Maintaining good credit ensures you're set up for financial success in the future. Unfortunately, the majority of people do not understand their credit score and what factors play into their creditworthiness. This interactive infographic will explain to you the anatomy of a good credit score and why it matters for your overall personal financial health.
What is a good credit score?
Anatomy of Good Credit
Your credit score matters and is fundamental to your overall financial health. Without a good credit score, you could be turned down for the loans you want and need or could pay excessive interest charges.
A FICO (Fair Isaac and Company) score is the standard of assessing credit risk used by the three major credit reporting agencies: TransUnion, Experian, and Equifax. Your credit score is calculated based on an analysis of your credit report and represents your creditworthiness.Get Started
What Your FICO ® Score Means to Lenders
Lenders view you as a very risky borrower
579 or less
Some lenders will approve loans with this score
Most lenders consider this a good score
Lenders view you as a very dependable borrower
Lenders view you as an exceptional borrower
Roll over the scores to see how they stack up.
The FICO ® Score is the top 20% of U.S. consumers
The FICO ® Score is the top 40% of U.S. consumers
The FICO ® Score is near the average score of U.S. consumers
The FICO ® Score is below the average score of U.S. consumers
579 or less
The FICO ® Score is the lowest 20% of U.S. consumers
Roll over the body to see the Anatomy of Good Credit
Payment History: 35% of credit score
Like your brain stores memories, your payment history is a record of whether or not you've paid your bills on time. A good score reflects a history of on-time payments and no delinquencies.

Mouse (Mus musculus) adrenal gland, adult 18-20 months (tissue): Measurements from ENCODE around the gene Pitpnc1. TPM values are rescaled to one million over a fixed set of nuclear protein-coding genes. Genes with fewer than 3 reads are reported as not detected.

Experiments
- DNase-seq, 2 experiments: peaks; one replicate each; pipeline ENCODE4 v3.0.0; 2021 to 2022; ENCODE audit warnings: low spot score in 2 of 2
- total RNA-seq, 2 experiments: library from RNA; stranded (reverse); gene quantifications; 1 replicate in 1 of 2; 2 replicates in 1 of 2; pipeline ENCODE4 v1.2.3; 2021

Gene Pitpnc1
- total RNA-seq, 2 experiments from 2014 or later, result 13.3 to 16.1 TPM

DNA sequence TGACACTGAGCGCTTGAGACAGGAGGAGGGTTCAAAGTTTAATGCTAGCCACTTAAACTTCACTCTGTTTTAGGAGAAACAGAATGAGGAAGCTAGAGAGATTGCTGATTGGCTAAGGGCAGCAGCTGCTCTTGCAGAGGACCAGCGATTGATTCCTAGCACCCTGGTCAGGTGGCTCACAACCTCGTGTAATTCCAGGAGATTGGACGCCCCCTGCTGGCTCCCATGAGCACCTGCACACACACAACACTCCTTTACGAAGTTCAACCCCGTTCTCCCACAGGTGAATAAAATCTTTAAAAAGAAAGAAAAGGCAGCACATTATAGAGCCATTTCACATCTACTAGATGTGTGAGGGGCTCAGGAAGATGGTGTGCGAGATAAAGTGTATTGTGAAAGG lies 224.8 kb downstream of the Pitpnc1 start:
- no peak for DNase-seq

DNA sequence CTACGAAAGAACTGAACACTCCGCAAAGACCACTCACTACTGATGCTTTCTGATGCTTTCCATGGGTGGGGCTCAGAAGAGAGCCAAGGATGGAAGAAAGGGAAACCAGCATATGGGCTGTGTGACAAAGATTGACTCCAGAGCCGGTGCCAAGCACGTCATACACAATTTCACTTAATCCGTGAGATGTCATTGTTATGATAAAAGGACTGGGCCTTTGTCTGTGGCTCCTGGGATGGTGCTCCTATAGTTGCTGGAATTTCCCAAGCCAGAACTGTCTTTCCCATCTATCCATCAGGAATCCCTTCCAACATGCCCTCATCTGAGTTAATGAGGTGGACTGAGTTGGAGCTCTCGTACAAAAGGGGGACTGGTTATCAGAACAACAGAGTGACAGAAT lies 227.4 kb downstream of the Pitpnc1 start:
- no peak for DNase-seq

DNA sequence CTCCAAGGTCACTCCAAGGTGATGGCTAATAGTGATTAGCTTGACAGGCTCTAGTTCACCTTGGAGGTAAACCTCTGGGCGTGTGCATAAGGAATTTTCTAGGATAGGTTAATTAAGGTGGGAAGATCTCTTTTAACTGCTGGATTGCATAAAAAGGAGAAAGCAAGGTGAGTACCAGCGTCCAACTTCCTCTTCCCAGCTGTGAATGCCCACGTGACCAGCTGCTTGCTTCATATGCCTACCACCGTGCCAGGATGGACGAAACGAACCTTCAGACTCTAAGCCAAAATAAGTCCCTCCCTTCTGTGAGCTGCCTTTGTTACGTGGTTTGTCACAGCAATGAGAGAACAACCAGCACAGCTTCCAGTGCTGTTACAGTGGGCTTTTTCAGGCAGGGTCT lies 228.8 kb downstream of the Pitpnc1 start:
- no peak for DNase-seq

Amounts Owed: 30% of credit score
Similar to how your body uses parts of food for energy, you should only be using part of your available credit. Total amounts owed on single accounts and on all accounts are factored, as well as the amounts owed on different types of accounts. The amount of debt to available credit you have is known as your credit utilization ratio.
- total balance on all cards
- ÷ the sum of account limits
- your credit utilization ratio
A good credit score shows a utilization ratio of 30% or less.
Length of Credit History: 15% of credit score
Our legs get us where we need to go. Your credit history shows where you’ve been, taking into account how long your credit accounts have been open, the age of your newest account, how long it has been since you used certain accounts, and an average age of all your accounts. In general, a long credit history is preferred over a short credit history because there’s more data to consider, making it easier to determine your credit risk.
Types of Credit: 10% of credit score
When you reach out and obtain new credit accounts, your credit report retains a log of all types of credit accounts in your name. Your credit score takes into consideration a mix of credit cards, installment loans, retail accounts, mortgage loans, and finance company accounts. A good credit score will have a mix of accounts that are in good standing. However, it's not necessary to have one of each and you should never open an account you don’t intend to use.
New Credit and Credit Inquiries: 10% of credit score
When you reach out for new credit, potential lenders will submit a credit inquiry to the credit bureaus to pull your credit. Credit inquiries will stay on your report for about 2 years. A good credit score will not show a large number of inquiries or accounts opened in a short period of time.
Make payments on time. If you are going to submit late, contact the company before payment is due to discuss your options.
Keep balances low and pay off as many accounts as possible.
Keep old credit accounts open, especially if you have a short credit history.
If you’re looking for a new line of credit, only apply for new accounts when you absolutely need them so your score doesn’t reflect a large number of inquiries and new accounts. However, if you are looking for loan rates on a mortgage or car loan and have numerous inquiries on the same type of loan in a short period of time, those inquiries won’t be counted as multiple inquiries.
Dispute and correct any errors on your credit report.
Monitor your credit score regularly and seek assistance when needed. Use CompareCards Credit Concierge to check your credit score for free, talk to a credit expert, and get tips and tricks for managing your credit health.